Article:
The Red Cross says about 10,000 Christchurch households should receive money from its earthquake appeal fund "within days, not weeks".
Former judge Sir John Hansen, who chairs a commission distributing the appeal funds, said he aimed to hand out emergency and hardship grants of $500 to individuals or $1000 to couples and families at the rate of about 1000 a day.
More than 22,000 people called the commission's toll free number on its first day last Friday, but Sir John said the final number of grants could be about half that.
"The level of devastation and the number of people affected will mean it could well be a higher figure than 10,000," he said.
"It will be another 24 or 48 hours before we are fully up to speed, but we are talking in terms of days, not weeks. Once a grant is approved it will go into people's bank accounts at 4pm the same day."
The Red Cross has easily the biggest pot of funds from the many public appeals launched since the February 22 quake, with $19.2 million raised by Monday plus a further $10 million unspent from its September appeal.
It has received all public donations through the ANZ, ASB, BNZ and Kiwibank banks, Vodafone, Telecom, the Grab One shopping site, the givealittle donation site and the United Chinese Association.
Its emergency and hardship grants are available to anyone who has had to leave their home because of earthquake damage, and to anyone without power, water or sewerage, whether or not they have left.
Sir John said staff needed to see evidence of address such as a power bill. Claims would be cross-checked with information about where water, power and sewerage were operating, and with Work and Income.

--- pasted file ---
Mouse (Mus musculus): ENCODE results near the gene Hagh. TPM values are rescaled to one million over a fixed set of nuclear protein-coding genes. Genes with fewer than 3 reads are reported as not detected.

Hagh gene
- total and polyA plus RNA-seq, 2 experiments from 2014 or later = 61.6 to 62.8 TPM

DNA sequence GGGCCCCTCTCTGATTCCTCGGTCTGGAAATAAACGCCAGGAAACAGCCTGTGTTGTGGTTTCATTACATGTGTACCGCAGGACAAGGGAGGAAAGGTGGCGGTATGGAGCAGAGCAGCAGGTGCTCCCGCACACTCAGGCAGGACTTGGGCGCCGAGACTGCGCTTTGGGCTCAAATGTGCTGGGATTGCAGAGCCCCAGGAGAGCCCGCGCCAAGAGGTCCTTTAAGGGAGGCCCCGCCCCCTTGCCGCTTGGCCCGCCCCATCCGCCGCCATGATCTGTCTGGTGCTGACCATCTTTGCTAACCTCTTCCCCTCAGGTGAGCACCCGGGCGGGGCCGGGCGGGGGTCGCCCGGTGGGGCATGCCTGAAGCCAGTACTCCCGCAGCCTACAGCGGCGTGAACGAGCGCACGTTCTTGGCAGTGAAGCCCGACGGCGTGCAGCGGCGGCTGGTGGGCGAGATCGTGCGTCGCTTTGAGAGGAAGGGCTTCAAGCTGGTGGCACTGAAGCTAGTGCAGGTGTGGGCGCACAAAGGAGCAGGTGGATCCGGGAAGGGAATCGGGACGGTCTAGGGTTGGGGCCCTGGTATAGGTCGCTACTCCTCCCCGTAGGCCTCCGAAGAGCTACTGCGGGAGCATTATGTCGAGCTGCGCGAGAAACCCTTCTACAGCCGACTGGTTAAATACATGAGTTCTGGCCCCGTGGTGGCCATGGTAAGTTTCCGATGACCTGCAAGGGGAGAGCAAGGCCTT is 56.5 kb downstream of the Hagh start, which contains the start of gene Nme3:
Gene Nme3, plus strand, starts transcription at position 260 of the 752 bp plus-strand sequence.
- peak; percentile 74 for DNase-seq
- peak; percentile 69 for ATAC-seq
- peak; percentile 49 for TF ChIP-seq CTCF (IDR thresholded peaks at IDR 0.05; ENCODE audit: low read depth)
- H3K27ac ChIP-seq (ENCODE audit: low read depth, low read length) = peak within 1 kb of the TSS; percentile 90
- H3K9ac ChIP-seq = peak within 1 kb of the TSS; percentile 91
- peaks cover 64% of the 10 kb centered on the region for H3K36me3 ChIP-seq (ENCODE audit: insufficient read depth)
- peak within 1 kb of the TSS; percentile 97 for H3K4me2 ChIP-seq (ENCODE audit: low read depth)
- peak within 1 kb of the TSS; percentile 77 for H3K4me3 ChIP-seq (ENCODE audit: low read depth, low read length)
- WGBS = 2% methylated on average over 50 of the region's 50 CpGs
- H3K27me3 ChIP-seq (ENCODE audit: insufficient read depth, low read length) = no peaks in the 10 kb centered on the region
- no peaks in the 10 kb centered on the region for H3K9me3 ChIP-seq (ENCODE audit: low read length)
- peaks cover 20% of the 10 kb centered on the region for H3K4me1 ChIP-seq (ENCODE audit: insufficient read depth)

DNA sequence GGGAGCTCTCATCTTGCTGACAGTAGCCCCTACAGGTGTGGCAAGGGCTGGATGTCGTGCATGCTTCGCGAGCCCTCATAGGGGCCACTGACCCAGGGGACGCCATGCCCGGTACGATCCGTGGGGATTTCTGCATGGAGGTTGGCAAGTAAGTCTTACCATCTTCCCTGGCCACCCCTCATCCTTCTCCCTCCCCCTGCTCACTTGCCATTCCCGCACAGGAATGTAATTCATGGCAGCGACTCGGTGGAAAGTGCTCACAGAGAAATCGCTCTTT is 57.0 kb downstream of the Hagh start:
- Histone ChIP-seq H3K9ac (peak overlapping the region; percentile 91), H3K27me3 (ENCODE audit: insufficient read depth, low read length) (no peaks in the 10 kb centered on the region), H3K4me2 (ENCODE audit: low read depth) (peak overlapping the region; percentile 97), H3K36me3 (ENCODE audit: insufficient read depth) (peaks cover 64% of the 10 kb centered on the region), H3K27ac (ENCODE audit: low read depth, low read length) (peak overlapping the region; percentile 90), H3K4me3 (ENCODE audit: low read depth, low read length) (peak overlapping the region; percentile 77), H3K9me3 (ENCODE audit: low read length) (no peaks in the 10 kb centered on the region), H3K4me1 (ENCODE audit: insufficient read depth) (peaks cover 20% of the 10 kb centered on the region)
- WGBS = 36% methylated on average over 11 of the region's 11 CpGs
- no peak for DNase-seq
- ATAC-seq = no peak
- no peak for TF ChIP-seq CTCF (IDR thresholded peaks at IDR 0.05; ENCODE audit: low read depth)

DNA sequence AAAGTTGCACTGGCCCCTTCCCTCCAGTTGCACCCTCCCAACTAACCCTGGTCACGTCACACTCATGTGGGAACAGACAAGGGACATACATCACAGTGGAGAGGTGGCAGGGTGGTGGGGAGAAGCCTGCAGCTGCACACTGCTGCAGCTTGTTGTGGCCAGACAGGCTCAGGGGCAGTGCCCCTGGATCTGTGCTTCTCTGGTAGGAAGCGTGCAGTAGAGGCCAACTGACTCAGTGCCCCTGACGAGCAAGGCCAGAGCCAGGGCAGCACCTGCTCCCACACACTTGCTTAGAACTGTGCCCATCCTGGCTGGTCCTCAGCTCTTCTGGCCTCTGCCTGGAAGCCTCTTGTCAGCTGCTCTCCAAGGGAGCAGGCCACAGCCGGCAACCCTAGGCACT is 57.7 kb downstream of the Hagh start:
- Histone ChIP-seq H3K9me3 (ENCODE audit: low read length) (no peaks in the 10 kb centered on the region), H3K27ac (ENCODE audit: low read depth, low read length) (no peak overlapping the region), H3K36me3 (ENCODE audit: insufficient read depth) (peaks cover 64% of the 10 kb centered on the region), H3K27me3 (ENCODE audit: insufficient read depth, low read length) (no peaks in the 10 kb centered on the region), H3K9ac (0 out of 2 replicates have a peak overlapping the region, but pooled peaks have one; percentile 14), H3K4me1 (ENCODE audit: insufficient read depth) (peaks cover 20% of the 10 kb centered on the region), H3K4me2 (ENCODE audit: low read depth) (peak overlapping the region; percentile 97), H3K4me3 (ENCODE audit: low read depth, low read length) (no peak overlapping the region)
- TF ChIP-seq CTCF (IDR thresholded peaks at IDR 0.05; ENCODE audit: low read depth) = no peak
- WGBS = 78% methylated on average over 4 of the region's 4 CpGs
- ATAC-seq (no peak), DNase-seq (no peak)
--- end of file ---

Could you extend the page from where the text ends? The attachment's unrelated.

Based on the estimate of 10,000 grants, the grants could eat up about $8.5 million of the $29 million available so far.
A further $2 million is expected to go in $10,000 bereavement grants to the families of each of the 200 or more people who died.
Sir John's commission will meet on Monday to consider what to do with the remaining $19 million or so - a figure expected to swell.
The other charity receiving significant public donations so far is the Salvation Army, with $6.2 million at last count on Thursday. It has received all donations through Westpac and a $250,000 donation from the BNZ.
Its social services director, Major Campbell Roberts, said money had been used to feed people at welfare centres, but the Salvation Army was about to start providing $500 "care cards" to people in need as a team moved house-to-house around the suburbs. It has put an initial $2 million in to fund 4000 cards. The cards, developed by Westpac, can be used with PIN numbers to withdraw cash from the bank.
A spokeswoman for Prime Minister John Key said the Government's earthquake appeal had raised $15.4 million by yesterday, including $8.2 million from last Saturday's Lotto draw.
"The appeal is likely to support families in need as they go about rebuilding their businesses and lives, and is likely to support trauma and social services and the rebuilding of community infrastructure," she said.
"The appeal will potentially be used for the reconstruction of iconic buildings."